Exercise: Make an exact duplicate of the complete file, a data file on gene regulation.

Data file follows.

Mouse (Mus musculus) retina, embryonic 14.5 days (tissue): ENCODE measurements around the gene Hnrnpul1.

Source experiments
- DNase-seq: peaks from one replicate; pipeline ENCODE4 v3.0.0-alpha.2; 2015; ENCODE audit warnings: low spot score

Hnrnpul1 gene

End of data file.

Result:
Mouse (Mus musculus) retina, embryonic 14.5 days (tissue): ENCODE measurements around the gene Hnrnpul1.

Source experiments
- DNase-seq: peaks from one replicate; pipeline ENCODE4 v3.0.0-alpha.2; 2015; ENCODE audit warnings: low spot score

Hnrnpul1 gene